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Steven F. Abcouwer, Cheng-mao Lin, Ellen B. Wolpert, Sumathi Shanmugam, Eric W. Schaefer, Willard M. Freeman, Alistair J. Barber, David A. Antonetti; Effects of Ischemic Preconditioning and Bevacizumab on Apoptosis and Vascular Permeability Following Retinal Ischemia–Reperfusion Injury. Invest. Ophthalmol. Vis. Sci. 2010;51(11):5920-5933. doi: https://doi.org/10.1167/iovs.10-5264.
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© ARVO (1962-2015); The Authors (2016-present)
Using transient ischemia followed by reperfusion (IR) to model ischemic retinal disease, this study compares the effects of ischemic preconditioning (IPC) and therapies targeting vascular endothelial growth factor (VEGF) and tumor necrosis factor (TNF)-α on retinal apoptosis, vascular permeability, and mRNA expression.
Rats were subjected to 30 or 45 minutes of retinal ischemia followed by reperfusion for up to 48 hours. Neurodegeneration was quantified by caspase-3 (DEVDase) activity and by measuring nucleosomal DNA content (cell death ELISA). Vascular leakage was quantified by the Evans Blue dye method. A set of IR-responsive mRNAs was identified by whole-genome microarray and confirmed by RT-PCR analyses. VEGF protein was measured by Western blot analysis. IPC was accomplished with 10 minutes of ischemia 24 hours before IR. VEGF and TNFα signaling was inhibited by intravitreal injection of bevacizumab or etanercept, respectively.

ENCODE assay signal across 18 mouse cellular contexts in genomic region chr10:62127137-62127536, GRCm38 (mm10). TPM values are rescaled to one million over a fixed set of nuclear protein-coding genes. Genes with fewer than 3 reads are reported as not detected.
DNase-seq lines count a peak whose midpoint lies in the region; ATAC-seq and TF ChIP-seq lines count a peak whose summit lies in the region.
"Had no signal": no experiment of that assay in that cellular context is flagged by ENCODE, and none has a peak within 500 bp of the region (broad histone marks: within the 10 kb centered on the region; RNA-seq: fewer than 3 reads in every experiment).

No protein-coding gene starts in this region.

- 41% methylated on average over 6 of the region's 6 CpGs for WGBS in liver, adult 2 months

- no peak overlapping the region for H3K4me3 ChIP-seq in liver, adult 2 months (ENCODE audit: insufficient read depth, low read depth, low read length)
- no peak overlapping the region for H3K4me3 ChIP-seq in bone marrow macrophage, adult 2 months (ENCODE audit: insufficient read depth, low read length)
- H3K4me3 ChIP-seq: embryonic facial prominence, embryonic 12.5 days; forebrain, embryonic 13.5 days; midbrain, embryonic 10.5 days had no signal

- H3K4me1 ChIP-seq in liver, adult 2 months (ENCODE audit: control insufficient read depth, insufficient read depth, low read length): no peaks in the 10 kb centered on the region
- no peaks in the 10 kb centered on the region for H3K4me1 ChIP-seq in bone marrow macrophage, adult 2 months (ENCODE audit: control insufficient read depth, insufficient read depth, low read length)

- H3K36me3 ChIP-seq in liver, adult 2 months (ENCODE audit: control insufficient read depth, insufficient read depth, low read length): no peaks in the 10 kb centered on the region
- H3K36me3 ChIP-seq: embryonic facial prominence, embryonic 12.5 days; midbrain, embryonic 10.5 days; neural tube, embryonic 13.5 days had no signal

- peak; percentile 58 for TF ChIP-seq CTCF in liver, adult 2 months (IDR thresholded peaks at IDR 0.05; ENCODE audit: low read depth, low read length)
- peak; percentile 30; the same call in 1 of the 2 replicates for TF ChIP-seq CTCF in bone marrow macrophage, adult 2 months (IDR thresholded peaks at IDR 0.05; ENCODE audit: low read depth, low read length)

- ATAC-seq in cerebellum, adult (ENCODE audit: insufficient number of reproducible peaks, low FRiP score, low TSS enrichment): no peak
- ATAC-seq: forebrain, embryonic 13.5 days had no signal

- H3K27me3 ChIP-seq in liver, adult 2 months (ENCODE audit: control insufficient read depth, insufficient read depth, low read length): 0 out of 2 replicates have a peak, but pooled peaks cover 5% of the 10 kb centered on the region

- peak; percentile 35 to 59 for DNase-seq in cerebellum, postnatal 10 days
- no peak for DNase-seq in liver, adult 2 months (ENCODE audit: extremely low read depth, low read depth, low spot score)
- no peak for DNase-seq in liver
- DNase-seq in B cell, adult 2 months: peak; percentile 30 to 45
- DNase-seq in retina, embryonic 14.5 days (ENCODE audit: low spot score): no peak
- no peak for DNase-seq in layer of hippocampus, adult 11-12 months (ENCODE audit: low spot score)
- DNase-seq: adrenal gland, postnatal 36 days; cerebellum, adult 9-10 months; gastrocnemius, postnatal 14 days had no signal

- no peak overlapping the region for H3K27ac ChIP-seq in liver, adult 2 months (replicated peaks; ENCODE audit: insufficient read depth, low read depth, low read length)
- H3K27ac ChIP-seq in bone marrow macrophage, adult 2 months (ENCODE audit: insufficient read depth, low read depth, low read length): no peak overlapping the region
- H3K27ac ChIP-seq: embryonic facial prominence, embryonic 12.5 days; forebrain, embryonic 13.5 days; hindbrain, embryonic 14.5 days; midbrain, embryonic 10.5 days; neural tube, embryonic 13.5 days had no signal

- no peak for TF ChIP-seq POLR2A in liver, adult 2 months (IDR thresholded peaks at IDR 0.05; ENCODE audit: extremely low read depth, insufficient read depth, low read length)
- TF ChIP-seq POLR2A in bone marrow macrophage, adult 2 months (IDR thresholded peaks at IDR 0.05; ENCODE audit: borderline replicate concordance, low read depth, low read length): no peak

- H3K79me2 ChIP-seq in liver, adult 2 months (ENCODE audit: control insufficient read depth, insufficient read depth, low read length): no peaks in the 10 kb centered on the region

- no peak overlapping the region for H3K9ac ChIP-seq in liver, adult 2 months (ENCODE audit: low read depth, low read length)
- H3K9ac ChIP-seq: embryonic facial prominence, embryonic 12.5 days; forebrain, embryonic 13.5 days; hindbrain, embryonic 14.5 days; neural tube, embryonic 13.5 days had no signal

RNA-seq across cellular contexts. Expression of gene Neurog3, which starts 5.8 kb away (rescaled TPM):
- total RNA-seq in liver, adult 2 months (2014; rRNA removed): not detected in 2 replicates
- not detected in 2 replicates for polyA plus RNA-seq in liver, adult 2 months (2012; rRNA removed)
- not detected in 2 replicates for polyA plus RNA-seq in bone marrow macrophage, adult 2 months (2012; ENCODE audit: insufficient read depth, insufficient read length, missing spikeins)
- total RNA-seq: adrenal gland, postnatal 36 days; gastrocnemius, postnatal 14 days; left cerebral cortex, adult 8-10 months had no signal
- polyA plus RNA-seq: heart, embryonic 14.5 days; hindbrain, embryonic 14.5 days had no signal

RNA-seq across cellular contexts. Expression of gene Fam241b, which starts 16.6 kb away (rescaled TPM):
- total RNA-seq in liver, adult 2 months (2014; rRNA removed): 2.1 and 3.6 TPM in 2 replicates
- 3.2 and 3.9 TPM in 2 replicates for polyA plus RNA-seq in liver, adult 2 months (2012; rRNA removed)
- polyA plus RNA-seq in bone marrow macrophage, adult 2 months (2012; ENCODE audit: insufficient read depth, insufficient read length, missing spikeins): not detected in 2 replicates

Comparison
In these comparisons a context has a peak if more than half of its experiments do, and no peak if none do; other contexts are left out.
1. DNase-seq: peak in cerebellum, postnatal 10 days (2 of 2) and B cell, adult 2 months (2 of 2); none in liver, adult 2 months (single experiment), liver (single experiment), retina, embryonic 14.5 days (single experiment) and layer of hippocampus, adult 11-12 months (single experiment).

IR caused significant retinal cell apoptosis and vascular permeability after 4 and 48 hours. Whereas IR decreased VegfA mRNA, VEGF protein was significantly increased. IPC effectively inhibited neurodegeneration, bevacizumab effectively inhibited vascular permeability, and etanercept failed to affect either outcome. IPC significantly altered the IR responses of 15 of 33 IR-responsive mRNAs, whereas bevacizumab had no significant effect on these mRNAs.
IR provides an acute model of ischemic retinopathy that includes neurodegeneration and VEGF-dependent vascular permeability and is amenable to rapid drug therapy testing. The distinct effects of IPC and bevacizumab demonstrate that the apoptotic and vascular responses to IR may be separated and that therapeutics targeting each pathologic endpoint may be warranted in treating ischemic retinal diseases.
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